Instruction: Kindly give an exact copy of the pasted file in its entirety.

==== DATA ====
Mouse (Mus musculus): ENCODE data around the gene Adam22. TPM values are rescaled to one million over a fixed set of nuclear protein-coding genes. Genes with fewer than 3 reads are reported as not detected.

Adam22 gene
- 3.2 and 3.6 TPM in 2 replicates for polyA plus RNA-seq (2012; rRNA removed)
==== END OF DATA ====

Mouse (Mus musculus): ENCODE data around the gene Adam22. TPM values are rescaled to one million over a fixed set of nuclear protein-coding genes. Genes with fewer than 3 reads are reported as not detected.

Adam22 gene
- 3.2 and 3.6 TPM in 2 replicates for polyA plus RNA-seq (2012; rRNA removed)